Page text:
12-year-old Minneapolis boy left unable to walk or talk after being hit by stray bullet last year

[anvplayer video=”5153455″ station=”998122″]

Over one year after Ladavionne Garrett Jr. was shot in north Minneapolis, he continues to make health progress, but is met with transportation barriers.

The community is raising money so the family can purchase a wheelchair-accessible van for the 12-year-old, who uses a wheelchair to get around.

“My main thing is that I just want junior to have a normal life,” Sharrie Jennings, Ladavionne’s grandmother, said.

Ladavionne Garrett Jr.’s life is far from normal.

Last year, a stray bullet pierced his childhood. He’s unable to walk or talk.

“He’s had four brain surgeries actually since the first incident. He still lives with the bullet in his head,” Jennings said.

In April of 2021, Ladavionne, who was 11 at the time, was riding in his car with his parents in north Minneapolis when a stray bullet nearly killed him.

Jennings said the doctors explained he would only live for 72 hours, so every day is a gift.

“It’s tough,” Jennings said.

The paralysis has stopped Garrett Jr. from doing what he loves.

“He wants to go to the mall. He wants to go to Walmart with the rest of the grandkids. He wants to go look at the Christmas lights. He wants to do things that kids do,” Jennings said.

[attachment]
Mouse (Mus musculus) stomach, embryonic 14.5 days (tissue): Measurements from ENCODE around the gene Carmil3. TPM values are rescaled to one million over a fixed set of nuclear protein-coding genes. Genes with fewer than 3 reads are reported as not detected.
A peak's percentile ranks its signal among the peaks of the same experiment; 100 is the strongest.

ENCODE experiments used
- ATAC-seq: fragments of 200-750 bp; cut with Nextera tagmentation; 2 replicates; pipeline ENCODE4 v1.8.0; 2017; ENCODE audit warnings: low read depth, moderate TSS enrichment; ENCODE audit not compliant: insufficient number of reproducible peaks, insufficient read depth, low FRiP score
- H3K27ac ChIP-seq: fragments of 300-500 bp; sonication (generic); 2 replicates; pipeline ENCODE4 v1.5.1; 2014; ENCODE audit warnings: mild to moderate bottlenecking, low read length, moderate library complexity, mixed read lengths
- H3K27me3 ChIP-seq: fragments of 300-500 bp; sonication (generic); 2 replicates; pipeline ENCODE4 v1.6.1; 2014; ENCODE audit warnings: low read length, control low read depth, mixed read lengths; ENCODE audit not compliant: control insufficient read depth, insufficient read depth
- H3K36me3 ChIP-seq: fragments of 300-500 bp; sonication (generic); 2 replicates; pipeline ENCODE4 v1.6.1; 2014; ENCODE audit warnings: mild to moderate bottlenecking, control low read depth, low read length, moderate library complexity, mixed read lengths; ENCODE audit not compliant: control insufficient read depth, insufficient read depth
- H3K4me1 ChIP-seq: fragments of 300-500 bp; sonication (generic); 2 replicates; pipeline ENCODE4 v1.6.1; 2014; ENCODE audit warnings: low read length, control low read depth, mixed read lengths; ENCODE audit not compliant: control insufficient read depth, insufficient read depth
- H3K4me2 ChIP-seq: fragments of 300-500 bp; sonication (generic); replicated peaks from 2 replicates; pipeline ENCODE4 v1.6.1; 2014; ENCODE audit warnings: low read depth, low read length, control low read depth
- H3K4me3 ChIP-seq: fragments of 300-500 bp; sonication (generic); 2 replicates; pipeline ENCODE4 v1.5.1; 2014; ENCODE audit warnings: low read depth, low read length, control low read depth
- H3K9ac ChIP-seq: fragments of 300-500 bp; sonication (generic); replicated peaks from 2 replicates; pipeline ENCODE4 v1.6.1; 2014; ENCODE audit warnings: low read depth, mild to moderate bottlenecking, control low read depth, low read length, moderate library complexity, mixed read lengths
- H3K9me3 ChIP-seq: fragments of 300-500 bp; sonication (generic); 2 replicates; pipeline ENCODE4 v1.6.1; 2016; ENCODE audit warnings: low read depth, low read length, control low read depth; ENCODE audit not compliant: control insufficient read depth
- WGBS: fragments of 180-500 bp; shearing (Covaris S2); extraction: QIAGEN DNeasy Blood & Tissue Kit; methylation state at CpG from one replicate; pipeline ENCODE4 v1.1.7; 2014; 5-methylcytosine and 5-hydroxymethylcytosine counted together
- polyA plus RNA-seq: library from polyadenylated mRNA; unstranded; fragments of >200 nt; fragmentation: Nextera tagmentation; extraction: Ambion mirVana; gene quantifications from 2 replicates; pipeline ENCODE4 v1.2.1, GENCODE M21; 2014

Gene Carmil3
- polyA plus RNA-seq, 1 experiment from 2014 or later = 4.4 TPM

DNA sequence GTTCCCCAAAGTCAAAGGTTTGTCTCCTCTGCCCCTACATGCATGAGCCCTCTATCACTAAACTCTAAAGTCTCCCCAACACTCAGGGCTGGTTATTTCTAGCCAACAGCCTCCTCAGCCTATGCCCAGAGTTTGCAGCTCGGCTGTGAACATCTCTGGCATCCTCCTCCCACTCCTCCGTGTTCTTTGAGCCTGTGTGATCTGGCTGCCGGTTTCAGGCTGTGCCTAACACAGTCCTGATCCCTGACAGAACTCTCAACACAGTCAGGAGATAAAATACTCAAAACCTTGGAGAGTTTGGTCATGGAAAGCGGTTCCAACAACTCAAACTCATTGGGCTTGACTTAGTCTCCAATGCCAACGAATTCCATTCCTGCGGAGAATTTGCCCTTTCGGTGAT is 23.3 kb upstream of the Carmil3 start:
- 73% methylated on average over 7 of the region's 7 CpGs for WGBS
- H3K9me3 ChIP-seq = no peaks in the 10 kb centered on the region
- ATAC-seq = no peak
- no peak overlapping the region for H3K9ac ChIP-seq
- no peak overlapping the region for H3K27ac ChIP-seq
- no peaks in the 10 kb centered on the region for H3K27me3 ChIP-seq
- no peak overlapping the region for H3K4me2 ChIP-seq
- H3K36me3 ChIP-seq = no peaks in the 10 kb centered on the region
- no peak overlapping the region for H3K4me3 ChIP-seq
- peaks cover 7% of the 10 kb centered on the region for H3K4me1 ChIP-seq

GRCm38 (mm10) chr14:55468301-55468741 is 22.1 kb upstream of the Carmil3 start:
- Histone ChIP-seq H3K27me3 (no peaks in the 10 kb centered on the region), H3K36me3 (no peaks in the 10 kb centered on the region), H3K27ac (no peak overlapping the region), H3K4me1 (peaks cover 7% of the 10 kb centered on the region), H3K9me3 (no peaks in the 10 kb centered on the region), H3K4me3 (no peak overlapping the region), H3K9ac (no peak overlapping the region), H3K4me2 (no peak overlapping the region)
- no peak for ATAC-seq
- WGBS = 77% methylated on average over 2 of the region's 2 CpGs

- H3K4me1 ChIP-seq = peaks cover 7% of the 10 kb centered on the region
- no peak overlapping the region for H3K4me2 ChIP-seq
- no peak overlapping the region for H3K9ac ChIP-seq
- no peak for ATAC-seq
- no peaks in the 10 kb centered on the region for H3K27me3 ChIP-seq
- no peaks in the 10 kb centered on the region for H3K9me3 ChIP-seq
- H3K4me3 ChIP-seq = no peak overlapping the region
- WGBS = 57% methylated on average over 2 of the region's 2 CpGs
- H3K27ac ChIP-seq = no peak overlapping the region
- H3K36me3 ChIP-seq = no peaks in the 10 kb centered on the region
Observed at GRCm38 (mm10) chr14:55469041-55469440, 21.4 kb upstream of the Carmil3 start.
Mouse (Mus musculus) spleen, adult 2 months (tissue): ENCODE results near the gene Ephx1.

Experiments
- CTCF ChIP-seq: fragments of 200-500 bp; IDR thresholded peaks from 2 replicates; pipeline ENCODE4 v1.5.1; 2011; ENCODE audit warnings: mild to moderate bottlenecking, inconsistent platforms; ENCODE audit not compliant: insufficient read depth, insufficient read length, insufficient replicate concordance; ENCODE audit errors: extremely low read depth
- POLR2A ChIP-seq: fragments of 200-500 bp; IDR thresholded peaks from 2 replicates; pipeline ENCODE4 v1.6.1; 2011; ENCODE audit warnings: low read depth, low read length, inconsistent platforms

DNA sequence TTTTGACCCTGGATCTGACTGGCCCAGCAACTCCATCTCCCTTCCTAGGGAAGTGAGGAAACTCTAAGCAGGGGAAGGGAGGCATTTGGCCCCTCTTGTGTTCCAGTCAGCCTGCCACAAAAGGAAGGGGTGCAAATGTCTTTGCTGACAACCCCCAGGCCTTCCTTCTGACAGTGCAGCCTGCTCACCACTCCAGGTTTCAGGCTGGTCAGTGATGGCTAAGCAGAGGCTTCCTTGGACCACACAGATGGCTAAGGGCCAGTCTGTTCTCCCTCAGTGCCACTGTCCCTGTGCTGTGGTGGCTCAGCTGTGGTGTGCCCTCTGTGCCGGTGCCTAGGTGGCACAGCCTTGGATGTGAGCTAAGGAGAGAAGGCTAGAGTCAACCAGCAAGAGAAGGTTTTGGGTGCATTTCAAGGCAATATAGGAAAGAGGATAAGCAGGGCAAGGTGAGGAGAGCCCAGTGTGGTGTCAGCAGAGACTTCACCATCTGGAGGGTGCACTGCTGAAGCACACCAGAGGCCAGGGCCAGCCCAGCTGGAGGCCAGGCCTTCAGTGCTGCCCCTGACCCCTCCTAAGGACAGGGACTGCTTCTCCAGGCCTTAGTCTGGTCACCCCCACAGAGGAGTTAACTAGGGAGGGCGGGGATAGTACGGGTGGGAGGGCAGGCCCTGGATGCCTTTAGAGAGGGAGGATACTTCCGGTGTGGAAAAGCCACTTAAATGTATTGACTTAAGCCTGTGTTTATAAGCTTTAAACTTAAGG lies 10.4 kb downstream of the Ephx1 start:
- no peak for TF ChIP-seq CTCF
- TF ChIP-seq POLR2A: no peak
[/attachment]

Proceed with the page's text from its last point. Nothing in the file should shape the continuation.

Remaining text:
But transportation is expensive and limited.

“I’m on public transportation with him,” she said. “There’s certain days that you can’t go because they may be booked up. That’s not fair to him. That’s no way for him to have to live.”

Jennings said the solution is costly.

She’s hoping to buy a wheelchair-accessible van for her grandson so he can still enjoy his childhood that was almost taken away.

“That’s my main focus and that’s all I care about. It’s just to get him the transportation that he needs to have some type of normal life,” Jennings said.

There are fundraising efforts to help the family get a wheelchair accessible van for Garrett Jr.